The goddess Naderi (sometimes Nadiri)1 was a divine assistant to Shelyn and was tasked with overseeing forbidden relationships among couples. She ascended to divinity when a young couple under her gaze decided to kill themselves instead of fighting the circumstances that forbade their love. Shocked by her apotheosis and afraid of how Shelyn would react, Naderi fled her mistress and finally became the goddess of suicides, particularly romantic tragedies. Shelyn has tried to fix this strange divide between the two of them, but has been unsuccessful due to unusual circumstances.23
Naderi is strangely growing closer to the goddess of undeath, Urgathoa, due to Naderi's belief that love lasts beyond death, a position that Urgathoa can support.4 She is also being courted by the god of accidental and pointless death, Zyphus, who hopes to turn Naderi to evil by convincing her that chance can rob one of a lover at any time.5 Shelyn had unsuccessfully tried to reconcile with Naderi numerous times in the past three centuries, but feels the young goddess slipping beyond her grasp. Shelyn considers the loss of her servant one of the great sorrows of her life. A number of tragic operas have been based on, or have been written directly about the relationship between the two goddesses.631
Church of Naderi
As she is worshiped primarily by the young who feel trapped or lost, Naderi has little to no formal church or priesthood. Long-time devotees are generally those who have been scarred physically and emotionally by numerous attempts at suicide. They wear clothing with long sleeves and high necklines to hide their scars and bruises in public, but display these marks proudly when with others of their faith.7 Naderi occasionally grants spells to inquisitors who seek to punish those who keep lovers apart (or prevent their suicides). Her few temples are usually in hidden places where young lovers meet, including abandoned buildings, moonlit glades, or lonely, scenic hilltops. Other sacred sites include any place where someone can find an easy, relatively painless death, such as oceanside cliffs, high bridges, or even a river with a particularly strong current. The graves of those who killed themselves for love are always considered holy to the followers of Naderi.3 Wealthy followers of the goddess sometimes wear a magical item known as a hero's release pendant, which assists the wearer to more easily find (and deal out) death.8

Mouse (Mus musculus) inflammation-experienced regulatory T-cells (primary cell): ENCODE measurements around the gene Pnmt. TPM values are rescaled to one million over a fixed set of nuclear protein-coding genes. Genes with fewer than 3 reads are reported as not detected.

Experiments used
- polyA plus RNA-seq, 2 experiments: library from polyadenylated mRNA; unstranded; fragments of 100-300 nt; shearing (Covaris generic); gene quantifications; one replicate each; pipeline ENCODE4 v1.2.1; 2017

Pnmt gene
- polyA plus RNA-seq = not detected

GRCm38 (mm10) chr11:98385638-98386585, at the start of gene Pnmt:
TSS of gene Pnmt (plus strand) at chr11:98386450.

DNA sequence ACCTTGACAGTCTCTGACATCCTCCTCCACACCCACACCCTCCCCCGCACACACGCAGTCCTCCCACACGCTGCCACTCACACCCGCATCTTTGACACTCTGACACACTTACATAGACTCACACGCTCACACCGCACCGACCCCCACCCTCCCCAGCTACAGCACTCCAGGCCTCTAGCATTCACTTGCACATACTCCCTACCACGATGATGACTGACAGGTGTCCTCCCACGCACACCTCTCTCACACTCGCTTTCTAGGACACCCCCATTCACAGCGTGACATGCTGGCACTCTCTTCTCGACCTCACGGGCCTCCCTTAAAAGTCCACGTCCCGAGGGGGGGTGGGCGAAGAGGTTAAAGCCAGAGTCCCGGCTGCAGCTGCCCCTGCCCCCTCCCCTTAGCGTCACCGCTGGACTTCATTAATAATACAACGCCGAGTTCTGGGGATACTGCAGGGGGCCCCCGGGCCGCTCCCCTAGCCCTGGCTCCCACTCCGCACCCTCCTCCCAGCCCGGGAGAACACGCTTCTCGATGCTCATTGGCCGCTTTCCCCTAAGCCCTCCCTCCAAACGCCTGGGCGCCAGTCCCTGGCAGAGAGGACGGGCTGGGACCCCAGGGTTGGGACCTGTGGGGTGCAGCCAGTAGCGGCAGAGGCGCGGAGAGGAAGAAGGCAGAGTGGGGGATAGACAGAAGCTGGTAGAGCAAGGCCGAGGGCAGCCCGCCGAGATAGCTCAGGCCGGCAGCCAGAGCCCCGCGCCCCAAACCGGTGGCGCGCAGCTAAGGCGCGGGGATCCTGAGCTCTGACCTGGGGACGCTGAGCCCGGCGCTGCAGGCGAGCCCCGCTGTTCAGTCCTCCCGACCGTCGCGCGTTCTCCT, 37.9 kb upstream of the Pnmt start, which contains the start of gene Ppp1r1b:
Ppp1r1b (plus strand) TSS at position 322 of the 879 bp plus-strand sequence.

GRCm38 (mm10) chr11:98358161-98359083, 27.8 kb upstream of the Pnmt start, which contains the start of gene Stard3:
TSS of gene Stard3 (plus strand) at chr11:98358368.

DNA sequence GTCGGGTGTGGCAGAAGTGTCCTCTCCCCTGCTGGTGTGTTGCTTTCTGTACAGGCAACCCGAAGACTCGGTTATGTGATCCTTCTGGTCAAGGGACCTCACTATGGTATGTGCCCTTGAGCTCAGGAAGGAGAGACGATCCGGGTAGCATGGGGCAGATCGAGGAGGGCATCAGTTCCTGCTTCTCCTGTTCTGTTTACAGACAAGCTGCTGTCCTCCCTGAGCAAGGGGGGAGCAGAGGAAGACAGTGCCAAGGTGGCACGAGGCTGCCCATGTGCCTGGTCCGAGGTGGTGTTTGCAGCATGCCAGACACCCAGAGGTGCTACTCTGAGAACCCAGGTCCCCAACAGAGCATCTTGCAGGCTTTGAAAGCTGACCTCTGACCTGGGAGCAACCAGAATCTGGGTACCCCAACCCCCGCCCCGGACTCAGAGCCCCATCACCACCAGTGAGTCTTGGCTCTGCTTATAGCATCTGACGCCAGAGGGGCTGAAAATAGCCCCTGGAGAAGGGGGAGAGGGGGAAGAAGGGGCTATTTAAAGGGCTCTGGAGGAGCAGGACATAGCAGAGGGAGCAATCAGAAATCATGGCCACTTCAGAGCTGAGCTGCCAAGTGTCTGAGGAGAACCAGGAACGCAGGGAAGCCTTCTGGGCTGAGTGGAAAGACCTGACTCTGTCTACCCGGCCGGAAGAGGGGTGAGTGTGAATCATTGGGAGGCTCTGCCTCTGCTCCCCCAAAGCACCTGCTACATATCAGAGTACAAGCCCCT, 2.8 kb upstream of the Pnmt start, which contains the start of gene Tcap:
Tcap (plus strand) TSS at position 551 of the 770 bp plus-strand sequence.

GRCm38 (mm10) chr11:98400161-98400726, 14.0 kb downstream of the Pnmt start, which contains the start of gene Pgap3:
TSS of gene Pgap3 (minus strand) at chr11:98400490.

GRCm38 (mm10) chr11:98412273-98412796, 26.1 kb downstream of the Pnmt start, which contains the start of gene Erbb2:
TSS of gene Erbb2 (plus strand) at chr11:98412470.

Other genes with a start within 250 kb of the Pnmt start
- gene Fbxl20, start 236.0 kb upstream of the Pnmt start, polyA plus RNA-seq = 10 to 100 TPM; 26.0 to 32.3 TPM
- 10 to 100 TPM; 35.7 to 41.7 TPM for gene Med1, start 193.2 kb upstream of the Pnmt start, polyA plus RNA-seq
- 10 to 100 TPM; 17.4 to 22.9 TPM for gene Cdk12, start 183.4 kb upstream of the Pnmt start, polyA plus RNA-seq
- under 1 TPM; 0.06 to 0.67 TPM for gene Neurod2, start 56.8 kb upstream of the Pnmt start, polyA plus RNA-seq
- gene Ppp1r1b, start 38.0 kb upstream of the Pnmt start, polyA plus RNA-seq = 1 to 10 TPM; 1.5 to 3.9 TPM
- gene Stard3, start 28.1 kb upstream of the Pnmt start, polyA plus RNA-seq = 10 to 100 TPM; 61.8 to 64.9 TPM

Naderi's holy texts glorify love and romantic tragedy. Among the most well-known of theses is the epic poem The Lay of Arden and Lysena, which tells the story of the two young lovers whose deadly plunge sparked Naderi's ascension.9 The series of plays called The Seven Pangs of Longing are a cycle of linked tragedies by Rithallen, a Nirmathi playwright inspired by his own romance with the Molthuni noblewoman known only as the Lily of Canorate.9
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- “Shelyn” in Night of Frozen Shadows, 75. Paizo Inc., 2011 .
- “Other Gods” in Gods and Magic, 46. Paizo Inc., .
- Inner Sea Gods, 180. Paizo Inc., .
- “Urgathoa” in Ashes at Dawn, 71. Paizo Inc., 2011 .
- “Zyphus” in Palace of Fallen Stars, 74. Paizo Inc., 2014 .
- Inner Sea Gods, 146. Paizo Inc., .
- “Minor Deities” in Faiths of Balance, 21. Paizo Inc., 2011 .
- Inner Sea Gods, 265. Paizo Inc., .
- “Naderi” in Inner Sea Faiths, 80. Paizo Inc., .